[JURIST] The Swedish parliament Wednesday passed a controversial warrantless wiretapping law [draft text, in Swedish] that gives the country's National Defence Radio Establishment [official website] broad authority to monitor international telephone and electronic communications passing through the country. The bill, which had been rejected Tuesday [JURIST report], passed by a narrow 143-138 margin after last-minute changes made by lawmakers. The changes included a provision for independent oversight of the program, but critics say the revised bill still does not do enough to protect privacy interests. Opposition party members say the program could also be used to intercept domestic communications [press release, in Swedish], and the International Federation of Journalists argued it could compromise source anonymity [press release]. The new law will take effect in January 2009. AP has more. BBC News has additional coverage.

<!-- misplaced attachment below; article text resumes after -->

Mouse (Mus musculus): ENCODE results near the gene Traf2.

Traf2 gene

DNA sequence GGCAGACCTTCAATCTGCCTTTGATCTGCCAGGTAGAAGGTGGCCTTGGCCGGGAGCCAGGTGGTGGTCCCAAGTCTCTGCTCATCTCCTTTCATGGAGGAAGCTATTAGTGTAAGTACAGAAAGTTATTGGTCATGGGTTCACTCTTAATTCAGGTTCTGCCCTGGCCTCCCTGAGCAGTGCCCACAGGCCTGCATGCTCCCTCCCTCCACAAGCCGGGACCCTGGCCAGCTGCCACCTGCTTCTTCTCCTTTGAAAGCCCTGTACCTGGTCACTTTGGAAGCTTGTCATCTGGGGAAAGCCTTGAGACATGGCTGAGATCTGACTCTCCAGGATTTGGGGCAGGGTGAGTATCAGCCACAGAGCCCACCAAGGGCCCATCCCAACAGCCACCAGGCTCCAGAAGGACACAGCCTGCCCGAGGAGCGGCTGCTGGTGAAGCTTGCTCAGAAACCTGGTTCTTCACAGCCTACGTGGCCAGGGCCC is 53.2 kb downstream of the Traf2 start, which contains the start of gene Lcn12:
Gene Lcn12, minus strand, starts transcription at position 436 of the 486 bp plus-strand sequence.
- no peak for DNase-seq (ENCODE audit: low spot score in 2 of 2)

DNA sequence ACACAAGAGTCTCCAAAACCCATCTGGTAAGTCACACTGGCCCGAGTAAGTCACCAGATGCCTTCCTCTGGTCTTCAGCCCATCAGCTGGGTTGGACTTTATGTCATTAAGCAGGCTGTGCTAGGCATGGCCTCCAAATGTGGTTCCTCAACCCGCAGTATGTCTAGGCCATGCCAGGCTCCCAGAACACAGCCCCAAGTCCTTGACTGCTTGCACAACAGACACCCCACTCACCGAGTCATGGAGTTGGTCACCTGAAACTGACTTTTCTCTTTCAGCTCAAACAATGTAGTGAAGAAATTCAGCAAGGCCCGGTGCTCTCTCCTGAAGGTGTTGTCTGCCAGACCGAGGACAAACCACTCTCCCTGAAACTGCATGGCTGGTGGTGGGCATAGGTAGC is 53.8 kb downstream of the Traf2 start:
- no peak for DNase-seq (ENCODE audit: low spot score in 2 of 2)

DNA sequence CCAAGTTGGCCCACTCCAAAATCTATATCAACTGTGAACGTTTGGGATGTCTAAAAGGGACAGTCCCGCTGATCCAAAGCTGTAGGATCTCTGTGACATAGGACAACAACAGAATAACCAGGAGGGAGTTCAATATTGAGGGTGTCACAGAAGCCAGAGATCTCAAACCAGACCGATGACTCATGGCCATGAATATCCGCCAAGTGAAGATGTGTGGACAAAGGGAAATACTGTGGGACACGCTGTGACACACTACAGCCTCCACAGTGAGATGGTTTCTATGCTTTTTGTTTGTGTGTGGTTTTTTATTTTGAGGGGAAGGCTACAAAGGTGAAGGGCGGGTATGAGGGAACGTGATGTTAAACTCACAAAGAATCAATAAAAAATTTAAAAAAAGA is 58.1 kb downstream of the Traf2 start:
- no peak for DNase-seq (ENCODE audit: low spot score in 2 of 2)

Warrantless wiretaps have been an increasingly controversial topic, as officials struggle to balance civil liberties with security concerns. In February, a Canadian judge ruled [excerpts] that Section 184.4 of the Canadian Criminal Code [text], which allows law enforcement officers to electronically intercept private communications in "exceptional circumstances" without court authorization, is unconstitutional because it violates "the fundamental freedom to be free from unreasonable search and seizure" protected by the Canadian Charter of Rights and Freedoms [text]. In March, the US House of Representatives narrowly passed a controversial bill to amend the Foreign Intelligence Security Act [JURIST news archive] that would extend government power to eavesdrop on individuals within the US under judicial oversight but not grant retroactive immunity to telecommunications companies that had previously allowed the government to eavesdrop on their lines as part of its warrantless wiretapping program [JURIST news archive].